Gathering of the Faithful
If you actually think about it, Nissan and NISMO form what is practically a separate faith in Japan.
Their leader is Carlos Ghosn, the charismatic executive that led Nissan from problems to profitability. Their ministers are the engineers, team principals, and the racing drivers that led Nissan to many victories in the JGTC, Super GT, and many more racing events the world over. They have idols known as Silvia, Z, and GT-R, and they have a congregation built on the loyal following of true believers numbering in the tens of thousands, perhaps even more.
Once a year, however, Nissan and NISMO hold a gathering of their faithful and it takes place under the watchful guard of Mount Fuji in Japan. They call it the NISMO Festival, and there is no automotive gathering quite like it in the world.
Nissan is an automaker that has extremely deep roots in -and a hardcore passion for- motorsport, and the NISMO Festival is the proof of that; NISMO actually means Nissan Motorsport. The Fuji Speedway is the venue, and what a place it is to race, especially with the iconic volcano in the background.
Nissan has all kinds of activities lined up for their most loyal fans; I say loyal because it’s a serious commitment to go to Fuji Speedway in this weather, and the traffic and long lines just to enter the circuit are by no means light. In fact, as you arrive, the automotive queue at the ticket booths are very long, and is a sight to see especially with so many Jukes, Sunnys, GT-Rs, Silvias, Z cars and more; a homecoming of sorts for Nissan.
There are actually three main areas: the paddock event area, the grandstand event area, and the circuit itself. At the grandstand and the grounds behind it are some booths, but what catches the eye are the displays of Skyline GT-R’s cars from Nissan’s factory. By my assessment, they look like they just rolled off the line today, despite being about 20 years old.
Over at the paddock event area are the tents for cars that have seen far more decades and far more racing mileage on the odometer. It’s actually the pit area for the Nissan classic car race, a series that features many cars that belong in a museum already, but they’re still raced like they were back in their heyday in the 70’s and 80’s. And boy, do they look awesome with their small period-correct wheels (i.e. Enkei MoSport), wide bodywork (no Liberty Walk or Rocket Bunny here), and four-cylinder racing engines with either twin Weber or Mikuni side-draft carburetors. This is an old schooler’s dream.
Just beside the historic race pit area behind the paddock is where car guys go to spend money, as it’s a veritable shopping festival/flea market with all kinds of parts (new and used), accessories, memorabilia, apparel, and so much more. If you’re not careful, you could end up clearing out your bank account (most of them only take cash) especially if you’re in the market for die-cast models of all of Nissan’s cars as well as all of the Super GT racecars. Tuners and parts makers such as Top Secret, Fujitsubo, Bride, Volk Racing, Uras, and many more are here, along with the factory racing teams and their sponsors such as Impul, Motul Autech, Nismo and more.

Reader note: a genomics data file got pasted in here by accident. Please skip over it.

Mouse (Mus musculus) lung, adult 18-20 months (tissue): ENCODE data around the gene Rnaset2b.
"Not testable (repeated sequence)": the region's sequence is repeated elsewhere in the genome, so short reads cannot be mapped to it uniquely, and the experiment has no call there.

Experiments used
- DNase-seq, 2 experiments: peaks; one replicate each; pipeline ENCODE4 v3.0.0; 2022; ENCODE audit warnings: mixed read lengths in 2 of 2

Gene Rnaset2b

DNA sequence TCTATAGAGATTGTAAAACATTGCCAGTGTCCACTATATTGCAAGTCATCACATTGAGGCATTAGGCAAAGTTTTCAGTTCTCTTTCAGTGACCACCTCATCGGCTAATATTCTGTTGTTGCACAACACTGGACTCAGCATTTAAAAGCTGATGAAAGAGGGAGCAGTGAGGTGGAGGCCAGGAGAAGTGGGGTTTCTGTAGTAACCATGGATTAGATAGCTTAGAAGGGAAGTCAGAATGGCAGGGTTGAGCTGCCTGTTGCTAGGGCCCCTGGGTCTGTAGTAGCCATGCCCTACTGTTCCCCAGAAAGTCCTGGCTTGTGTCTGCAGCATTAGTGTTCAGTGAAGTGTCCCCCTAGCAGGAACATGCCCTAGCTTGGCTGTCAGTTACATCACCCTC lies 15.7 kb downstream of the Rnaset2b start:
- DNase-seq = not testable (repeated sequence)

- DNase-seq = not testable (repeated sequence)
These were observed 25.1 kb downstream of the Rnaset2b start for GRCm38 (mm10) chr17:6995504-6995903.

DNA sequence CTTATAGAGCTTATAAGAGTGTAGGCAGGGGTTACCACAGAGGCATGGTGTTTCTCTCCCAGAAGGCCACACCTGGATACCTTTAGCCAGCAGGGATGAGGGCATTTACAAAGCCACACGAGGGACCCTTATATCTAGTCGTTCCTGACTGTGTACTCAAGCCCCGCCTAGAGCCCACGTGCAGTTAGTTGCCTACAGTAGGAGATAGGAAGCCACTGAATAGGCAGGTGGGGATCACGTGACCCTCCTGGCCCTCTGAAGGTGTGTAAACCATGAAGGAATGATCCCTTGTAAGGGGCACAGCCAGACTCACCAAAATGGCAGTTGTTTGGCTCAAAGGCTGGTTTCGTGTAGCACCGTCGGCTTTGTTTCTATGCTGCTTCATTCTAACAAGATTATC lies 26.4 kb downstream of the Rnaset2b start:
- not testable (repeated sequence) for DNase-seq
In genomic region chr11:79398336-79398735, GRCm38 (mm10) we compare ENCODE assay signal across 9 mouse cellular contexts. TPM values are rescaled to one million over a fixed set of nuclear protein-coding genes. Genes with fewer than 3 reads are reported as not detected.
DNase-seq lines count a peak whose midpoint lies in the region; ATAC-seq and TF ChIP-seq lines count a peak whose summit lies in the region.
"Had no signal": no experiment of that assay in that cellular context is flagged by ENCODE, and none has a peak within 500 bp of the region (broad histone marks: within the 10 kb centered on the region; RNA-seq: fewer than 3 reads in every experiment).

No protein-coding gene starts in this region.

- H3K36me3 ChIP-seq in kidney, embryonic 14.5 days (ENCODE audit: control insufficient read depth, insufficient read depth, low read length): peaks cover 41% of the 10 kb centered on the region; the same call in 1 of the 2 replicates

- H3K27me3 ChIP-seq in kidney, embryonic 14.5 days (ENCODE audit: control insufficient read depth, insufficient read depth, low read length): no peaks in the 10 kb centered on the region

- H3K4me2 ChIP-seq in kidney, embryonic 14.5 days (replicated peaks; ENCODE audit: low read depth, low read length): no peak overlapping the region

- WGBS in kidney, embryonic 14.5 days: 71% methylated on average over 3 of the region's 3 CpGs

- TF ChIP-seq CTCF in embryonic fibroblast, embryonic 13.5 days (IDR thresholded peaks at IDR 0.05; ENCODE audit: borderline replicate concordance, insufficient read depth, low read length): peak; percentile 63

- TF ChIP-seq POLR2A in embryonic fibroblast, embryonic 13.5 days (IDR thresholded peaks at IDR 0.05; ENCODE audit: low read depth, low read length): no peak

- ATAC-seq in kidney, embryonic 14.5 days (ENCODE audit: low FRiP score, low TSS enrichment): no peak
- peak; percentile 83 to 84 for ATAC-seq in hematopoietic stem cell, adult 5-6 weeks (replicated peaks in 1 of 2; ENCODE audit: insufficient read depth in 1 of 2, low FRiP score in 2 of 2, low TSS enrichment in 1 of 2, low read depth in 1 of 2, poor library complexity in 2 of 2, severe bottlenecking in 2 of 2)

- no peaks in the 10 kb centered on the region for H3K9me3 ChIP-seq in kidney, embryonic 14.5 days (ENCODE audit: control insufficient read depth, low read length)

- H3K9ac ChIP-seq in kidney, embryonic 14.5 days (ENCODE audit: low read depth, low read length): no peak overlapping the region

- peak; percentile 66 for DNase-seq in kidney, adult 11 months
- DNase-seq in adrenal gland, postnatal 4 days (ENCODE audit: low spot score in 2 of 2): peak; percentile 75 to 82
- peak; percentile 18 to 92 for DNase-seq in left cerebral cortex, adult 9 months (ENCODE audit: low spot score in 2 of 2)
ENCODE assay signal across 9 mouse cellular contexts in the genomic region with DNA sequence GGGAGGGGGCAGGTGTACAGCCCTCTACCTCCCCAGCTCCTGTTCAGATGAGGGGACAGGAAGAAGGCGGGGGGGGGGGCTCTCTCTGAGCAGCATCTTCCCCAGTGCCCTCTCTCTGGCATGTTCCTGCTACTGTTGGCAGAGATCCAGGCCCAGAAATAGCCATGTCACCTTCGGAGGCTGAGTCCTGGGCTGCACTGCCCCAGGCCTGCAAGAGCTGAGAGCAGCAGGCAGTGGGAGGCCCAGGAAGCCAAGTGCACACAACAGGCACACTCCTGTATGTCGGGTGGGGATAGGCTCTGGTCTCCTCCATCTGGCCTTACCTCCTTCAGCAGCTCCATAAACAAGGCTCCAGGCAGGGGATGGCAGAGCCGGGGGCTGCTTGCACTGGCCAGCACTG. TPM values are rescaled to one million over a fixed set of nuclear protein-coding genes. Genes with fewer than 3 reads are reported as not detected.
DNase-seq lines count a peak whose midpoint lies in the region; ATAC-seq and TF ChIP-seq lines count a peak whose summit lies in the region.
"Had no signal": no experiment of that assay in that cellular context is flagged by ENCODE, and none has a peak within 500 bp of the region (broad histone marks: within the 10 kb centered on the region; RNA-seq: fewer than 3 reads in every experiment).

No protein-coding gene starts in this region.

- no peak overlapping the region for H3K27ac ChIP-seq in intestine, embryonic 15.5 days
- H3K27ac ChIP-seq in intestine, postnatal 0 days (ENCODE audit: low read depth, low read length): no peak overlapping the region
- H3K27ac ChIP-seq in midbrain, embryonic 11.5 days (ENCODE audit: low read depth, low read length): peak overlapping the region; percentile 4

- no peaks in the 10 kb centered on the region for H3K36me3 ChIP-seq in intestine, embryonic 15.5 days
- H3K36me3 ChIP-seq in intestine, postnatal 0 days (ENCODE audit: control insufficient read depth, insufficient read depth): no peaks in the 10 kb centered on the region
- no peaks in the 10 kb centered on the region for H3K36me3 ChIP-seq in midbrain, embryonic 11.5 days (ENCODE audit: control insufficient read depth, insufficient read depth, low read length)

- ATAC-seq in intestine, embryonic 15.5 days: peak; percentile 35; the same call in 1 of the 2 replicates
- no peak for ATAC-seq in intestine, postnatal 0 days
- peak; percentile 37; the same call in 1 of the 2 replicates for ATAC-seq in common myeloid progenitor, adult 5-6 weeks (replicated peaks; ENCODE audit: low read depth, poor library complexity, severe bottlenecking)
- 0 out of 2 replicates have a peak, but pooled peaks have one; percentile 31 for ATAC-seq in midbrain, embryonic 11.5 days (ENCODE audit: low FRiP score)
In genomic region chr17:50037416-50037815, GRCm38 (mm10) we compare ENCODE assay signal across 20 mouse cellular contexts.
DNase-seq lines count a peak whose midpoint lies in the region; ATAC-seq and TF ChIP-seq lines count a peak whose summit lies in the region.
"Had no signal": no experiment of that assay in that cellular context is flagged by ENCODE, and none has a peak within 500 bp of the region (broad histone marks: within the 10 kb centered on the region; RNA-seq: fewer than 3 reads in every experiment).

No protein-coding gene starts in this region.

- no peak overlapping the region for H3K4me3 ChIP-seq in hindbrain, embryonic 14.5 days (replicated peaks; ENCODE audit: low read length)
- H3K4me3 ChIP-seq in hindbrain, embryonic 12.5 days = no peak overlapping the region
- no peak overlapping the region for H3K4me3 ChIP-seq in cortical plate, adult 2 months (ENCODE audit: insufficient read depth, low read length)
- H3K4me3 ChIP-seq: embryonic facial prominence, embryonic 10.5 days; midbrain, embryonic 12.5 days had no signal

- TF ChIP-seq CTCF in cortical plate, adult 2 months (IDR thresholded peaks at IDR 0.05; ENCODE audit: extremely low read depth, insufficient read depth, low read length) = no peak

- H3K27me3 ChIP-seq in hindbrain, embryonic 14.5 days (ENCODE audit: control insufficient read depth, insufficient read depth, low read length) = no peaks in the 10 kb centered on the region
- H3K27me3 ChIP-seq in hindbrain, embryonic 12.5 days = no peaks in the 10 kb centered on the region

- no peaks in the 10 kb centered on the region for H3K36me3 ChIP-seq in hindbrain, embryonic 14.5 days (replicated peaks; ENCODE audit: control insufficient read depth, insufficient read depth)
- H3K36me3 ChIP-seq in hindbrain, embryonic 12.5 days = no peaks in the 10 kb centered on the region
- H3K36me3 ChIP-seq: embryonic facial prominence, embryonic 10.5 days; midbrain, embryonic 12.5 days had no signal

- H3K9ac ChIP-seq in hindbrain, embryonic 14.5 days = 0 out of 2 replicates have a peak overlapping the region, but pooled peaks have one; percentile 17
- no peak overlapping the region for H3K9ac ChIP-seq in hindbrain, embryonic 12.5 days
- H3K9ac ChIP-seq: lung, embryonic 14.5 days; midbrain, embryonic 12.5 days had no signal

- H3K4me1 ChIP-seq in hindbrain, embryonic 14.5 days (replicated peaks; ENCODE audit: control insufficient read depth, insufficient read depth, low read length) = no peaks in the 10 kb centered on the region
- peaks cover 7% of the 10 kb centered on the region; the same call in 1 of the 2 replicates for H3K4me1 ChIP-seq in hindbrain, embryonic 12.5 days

Here, you can may many of Nissan’s official heroes like racecar driver Kazuyoshi Hoshino, the founder and team principal of Impul, the racing team that ran -and still runs- the Calsonic Impul GT-R. For JDM fans, you many know the classic Calsonic Skyline R32 GT-R. There are also the unofficial street heroes of Nissan like Kazuhiko “Smoky” Nagata, the (in)famous driver and owner of Top Secret that was known for illegally setting a record of 197 mph (317 km/h) on wet UK roads.
But the main attraction is the gathering of many of Nissan’s historic cars at the main paddock building, all of them brought over from their private museum at Zama. Think of cars like their legendary Le Mans racers, their competition models for the IMSA Sportscar Championship and even Can-Am, as well as the many JGTC and Super GT racecars of the past. The scene stealer, however, has to be the Hasemi Super Silhouette Skyline; an aggressively-kitted racecar that represented the 1980’s racing scene.
Many carmakers won’t even bring out their historic cars from the safety and security of their climate-controlled museums, but Nissan not only brings them out, they run them at the Fuji Speedway. And they run them in anger. Visitors can even buy a ticket for a Circuit Safari when the racecars are out on track; much like an African Safari, the wild beasts of Nissan run around you on the circuit.
Towards lunchtime and the afternoon, Nissan runs several exhibition events such as the classic car races, the historic car run, as well as the Nismo GP or grand prix featuring their current racecars from all over the world. The Nismo GP includes cars from the Super GT (GT500 and GT300 cars) as well as the cars from the Blancpain Endurance Series. Hearing them run on the track and filling the hills with their exhaust-driven music is a treat for any car enthusiast.
Of course, these runs are all done in good -loud- fun, but that’s the main atmosphere of the Nismo Festival, an event unlike any other and something that should be on any car enthusiast’s -and Nissan enthusiast’s- bucket list.